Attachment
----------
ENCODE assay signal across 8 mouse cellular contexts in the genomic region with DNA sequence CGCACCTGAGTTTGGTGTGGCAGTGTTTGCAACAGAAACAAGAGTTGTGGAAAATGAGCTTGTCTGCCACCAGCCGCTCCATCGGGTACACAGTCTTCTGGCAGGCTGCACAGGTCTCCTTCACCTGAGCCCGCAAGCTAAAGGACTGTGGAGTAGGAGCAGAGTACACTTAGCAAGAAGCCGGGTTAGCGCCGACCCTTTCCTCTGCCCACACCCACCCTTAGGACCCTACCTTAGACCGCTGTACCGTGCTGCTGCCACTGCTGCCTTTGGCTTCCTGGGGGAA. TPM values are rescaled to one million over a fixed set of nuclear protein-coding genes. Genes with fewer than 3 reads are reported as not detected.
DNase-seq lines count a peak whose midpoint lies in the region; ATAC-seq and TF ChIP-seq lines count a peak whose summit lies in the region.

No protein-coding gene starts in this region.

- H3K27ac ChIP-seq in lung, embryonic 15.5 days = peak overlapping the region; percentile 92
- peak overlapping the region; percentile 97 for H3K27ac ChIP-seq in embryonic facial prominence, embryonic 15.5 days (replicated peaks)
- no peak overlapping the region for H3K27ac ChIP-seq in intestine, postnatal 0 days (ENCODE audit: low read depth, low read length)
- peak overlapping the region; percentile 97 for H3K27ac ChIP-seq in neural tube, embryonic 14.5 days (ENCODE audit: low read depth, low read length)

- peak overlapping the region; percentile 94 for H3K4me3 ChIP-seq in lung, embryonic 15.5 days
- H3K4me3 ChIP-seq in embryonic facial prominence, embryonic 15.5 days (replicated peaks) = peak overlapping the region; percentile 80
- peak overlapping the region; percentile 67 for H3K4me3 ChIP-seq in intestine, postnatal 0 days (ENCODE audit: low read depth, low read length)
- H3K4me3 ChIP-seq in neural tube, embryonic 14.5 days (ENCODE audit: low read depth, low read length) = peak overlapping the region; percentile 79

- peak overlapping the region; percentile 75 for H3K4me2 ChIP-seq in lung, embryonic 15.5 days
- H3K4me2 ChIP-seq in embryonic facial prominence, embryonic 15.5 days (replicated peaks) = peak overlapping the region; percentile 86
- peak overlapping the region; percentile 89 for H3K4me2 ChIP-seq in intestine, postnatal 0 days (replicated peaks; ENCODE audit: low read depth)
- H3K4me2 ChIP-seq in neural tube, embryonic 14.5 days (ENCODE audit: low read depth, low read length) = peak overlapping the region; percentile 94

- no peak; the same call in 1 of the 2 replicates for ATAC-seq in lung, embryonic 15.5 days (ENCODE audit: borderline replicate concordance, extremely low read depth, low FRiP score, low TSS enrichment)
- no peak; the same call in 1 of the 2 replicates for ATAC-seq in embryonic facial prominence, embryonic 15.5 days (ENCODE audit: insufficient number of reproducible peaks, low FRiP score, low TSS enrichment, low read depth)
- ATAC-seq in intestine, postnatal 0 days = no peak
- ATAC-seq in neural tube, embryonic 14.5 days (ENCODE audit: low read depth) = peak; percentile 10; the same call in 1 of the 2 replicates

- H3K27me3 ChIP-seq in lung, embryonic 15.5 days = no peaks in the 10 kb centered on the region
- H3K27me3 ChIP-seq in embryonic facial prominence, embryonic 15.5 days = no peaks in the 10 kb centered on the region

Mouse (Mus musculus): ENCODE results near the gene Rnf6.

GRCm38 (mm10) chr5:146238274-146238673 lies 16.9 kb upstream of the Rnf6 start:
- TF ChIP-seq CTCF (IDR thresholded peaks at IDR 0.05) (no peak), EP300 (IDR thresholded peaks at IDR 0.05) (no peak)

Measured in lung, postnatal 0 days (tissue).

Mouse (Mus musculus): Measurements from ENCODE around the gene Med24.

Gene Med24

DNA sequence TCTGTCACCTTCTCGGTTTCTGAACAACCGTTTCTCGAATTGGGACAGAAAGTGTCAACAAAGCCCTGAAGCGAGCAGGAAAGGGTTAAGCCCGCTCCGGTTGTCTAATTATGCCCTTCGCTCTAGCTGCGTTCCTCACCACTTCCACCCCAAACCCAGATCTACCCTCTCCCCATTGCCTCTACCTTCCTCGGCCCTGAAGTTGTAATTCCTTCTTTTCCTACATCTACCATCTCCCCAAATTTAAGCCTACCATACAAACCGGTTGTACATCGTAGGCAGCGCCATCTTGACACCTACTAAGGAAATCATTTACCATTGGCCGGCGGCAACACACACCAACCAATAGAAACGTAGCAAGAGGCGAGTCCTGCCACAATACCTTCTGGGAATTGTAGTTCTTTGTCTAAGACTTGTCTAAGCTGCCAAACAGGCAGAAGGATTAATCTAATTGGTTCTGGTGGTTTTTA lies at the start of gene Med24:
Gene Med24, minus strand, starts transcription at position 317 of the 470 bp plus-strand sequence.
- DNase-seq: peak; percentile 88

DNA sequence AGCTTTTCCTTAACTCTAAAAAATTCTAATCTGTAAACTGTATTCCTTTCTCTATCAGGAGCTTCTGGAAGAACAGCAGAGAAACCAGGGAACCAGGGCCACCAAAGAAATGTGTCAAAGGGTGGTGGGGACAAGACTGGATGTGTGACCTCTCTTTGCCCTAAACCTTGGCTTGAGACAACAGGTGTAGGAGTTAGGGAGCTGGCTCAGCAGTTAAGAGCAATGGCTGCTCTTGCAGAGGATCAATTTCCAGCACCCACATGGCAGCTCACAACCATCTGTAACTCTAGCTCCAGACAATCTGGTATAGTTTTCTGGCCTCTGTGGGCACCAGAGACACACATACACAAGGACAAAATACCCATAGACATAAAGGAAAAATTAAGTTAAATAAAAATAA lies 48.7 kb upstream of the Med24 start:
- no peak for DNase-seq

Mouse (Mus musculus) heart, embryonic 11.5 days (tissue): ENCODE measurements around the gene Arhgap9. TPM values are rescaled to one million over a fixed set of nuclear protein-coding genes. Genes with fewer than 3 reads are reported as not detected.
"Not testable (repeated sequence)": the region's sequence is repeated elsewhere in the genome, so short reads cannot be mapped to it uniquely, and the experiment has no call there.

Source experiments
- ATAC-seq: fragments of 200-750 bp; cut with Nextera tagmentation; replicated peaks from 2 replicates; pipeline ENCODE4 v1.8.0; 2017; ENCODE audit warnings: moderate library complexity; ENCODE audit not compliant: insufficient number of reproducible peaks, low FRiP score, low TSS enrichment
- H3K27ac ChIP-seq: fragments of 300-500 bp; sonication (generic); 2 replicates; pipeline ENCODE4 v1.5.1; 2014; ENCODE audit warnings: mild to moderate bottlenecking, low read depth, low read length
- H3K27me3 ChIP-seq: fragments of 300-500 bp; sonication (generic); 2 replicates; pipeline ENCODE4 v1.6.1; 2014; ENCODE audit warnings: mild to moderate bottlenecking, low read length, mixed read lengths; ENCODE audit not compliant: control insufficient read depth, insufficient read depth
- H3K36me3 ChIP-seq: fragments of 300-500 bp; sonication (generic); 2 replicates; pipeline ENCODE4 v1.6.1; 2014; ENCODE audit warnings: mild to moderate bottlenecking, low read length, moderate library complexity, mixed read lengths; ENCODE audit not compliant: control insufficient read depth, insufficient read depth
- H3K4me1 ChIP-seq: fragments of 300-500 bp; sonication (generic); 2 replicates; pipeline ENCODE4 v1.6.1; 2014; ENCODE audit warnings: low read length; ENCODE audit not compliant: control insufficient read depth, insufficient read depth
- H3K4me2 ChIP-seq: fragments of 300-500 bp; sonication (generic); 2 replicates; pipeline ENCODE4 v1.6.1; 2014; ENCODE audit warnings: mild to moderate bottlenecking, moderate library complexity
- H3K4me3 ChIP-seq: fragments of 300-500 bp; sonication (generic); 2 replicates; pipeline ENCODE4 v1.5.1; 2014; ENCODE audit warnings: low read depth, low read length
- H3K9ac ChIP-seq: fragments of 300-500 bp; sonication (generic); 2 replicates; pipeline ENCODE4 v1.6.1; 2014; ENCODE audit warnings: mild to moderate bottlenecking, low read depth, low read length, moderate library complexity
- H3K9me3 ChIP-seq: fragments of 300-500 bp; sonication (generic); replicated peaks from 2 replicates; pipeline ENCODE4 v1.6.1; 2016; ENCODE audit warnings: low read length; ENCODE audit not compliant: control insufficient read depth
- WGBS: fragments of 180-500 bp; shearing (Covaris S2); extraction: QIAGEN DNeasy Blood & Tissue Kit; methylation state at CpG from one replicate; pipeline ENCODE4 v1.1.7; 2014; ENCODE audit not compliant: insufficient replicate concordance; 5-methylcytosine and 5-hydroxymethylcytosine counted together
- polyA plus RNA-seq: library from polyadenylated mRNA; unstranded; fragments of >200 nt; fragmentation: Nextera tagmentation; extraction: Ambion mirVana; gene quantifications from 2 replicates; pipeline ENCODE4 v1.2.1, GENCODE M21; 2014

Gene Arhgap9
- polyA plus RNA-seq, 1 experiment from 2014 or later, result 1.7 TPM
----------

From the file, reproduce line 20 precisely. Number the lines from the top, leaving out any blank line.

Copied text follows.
- H3K27me3 ChIP-seq in lung, embryonic 15.5 days = no peaks in the 10 kb centered on the region